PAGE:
The BioShock series was one of the most beloved of the last console generation, earning countless accolades and awards. The series is back in the news because all three games have now gotten a current-gen upgrade in BioShock: The Collection. Now is an opportune time to rediscover and reevaluate these games. You might come to the same conclusion I did: BioShock 2 is the best BioShock title of all.
BioShock 2 got some acclaim when it first came out, but it was generally regarded as the lesser entry. To many, the game seemed like the easy cash-in sequel that was made without the involvement of the series director Ken Levine. But now, with the BioShock series seemingly put to bed, the 2010 sequel has aged the best of the lot. Before you disagree, hear me out and read the four reasons BioShock 2 is the best BioShock game.
It Features BioShock’s Strongest Protagonist
I’m not referring to physical strength here, though as a Big Daddy, Subject Delta certainly is powerful. Delta is a bit deeper of a character in BioShock 2 than BioShock‘s Jack and BioShock: Infinite‘s Booker. Jack is merely a tool used by everyone around him, which makes for a fun twist but a nonexistent character. Oppositely, Booker is more involved, but his past is much more interesting than the broken man we see in Infinite. In Subject Delta you don’t have a blank slate everyman. Delta is more like Frankenstein’s monster slowly regaining his memories and humanity throughout the course of the campaign. You get to see Rapture through his experiences and the reactions of the people there. He has a history in the ruins of Rapture, and it’s one directly related to all the most famous people. Delta feels more involved with his environment instead of being the stranger who comes to town and blows everything up. And his is a complete arc thanks to his connection to BioShock’s trademark Little Sisters.
The Story Humanizes the Little Sisters
The emotional test of killing or sparing a Little Sister was a hallmark of the first game, but they were closer to fancy props in an exploration of free will. BioShock 2 brought back the kill-or-save mechanic but deepened it considerably. Now if you spared a Little Sister, they would briefly accompany you through a level to collect ADAM. With them as AI companions, you got to experience the other side of a Big Daddy escorting and protecting a Little Sister. They’d even shout encouragement from the sidelines, creating more of a bond between players and the unfortunate victims. That connection deepens when you meet Eleanor, a now empowered, grown up Little Sister. BioShock 2 even has a segment where you play as a Little Sister and collect ADAM. Seeing Rapture through her damaged psyche makes you understand their plight much better than any speech weighing the pros and cons of Libertarianism. In general, BioShock 2 ditches much of the philosophizing and finds more power in emotions.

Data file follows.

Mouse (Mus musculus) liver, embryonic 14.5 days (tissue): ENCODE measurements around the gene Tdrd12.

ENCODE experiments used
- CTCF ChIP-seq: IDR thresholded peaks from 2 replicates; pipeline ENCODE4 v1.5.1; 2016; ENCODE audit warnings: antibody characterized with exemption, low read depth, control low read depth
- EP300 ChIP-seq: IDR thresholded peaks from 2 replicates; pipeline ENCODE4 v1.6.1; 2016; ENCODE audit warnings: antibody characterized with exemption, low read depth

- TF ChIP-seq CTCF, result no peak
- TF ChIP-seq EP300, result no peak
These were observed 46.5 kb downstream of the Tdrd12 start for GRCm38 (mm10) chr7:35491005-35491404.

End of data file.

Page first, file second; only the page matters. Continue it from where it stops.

It Introduces Some Compelling New Villains
The lead villains of BioShock and BioShock: Infinite offered up these two-sided arguments, but BioShock 2‘s Sofia Lamb showed there are more directions to take a dystopia. Lamb’s villainy is a mix of socialism and religious collectivism, a sharp contrast to Andrew Ryan that took what was left of Rapture in a surprising new direction. And backing her up are the viscous Big Sisters. Each Big Sister encounter is an event, a challenging and lengthy boss battle that’s a smart escalation of the first game’s Big Daddy fights. The unpredictability of their arrival ratcheted up the tension of the scary exploration, even when you’ve got a friendly Big Sister like Eleanor backing you up. These villains are more driven and understandable than the bloodthirsty monsters you come across in the other two games.
It Has BioShock’s Best DLC
No offense to Burial at Sea, which was a fantastic bookend to the BioShock series, but the best DLC was BioShock 2‘s Minerva’s Den. Back in 2010, Minerva’s Den was such a surprise. The story of Subject Sigma searching for The Thinker computer system is like a streamlined version of the BioShock narrative. You quickly collect powerful Plasmids and weapons, encounter Little Sisters and Big Daddies, and listen to audio diaries full of sadness and drama. But this story is much more personal than the large scope of the rest, telling a tale of loss and grief that is more poignant than some might expect. Minerva’s Den ended up such a critical darling that the team behind it would leave 2K Marin to keep working on games with similar scope and emotional weight. The team would form indie developer Fullbright and release Gone Home to critical acclaim in 2013.
“Let’s Go Mr. B!”
Are you convinced to give the game another shot? Dive back into BioShock 2 and you’ll see how right I am. You’ll understand you underestimated this game back in 2010. And just like with Subject Delta, you’ll reexamine what you thought you knew.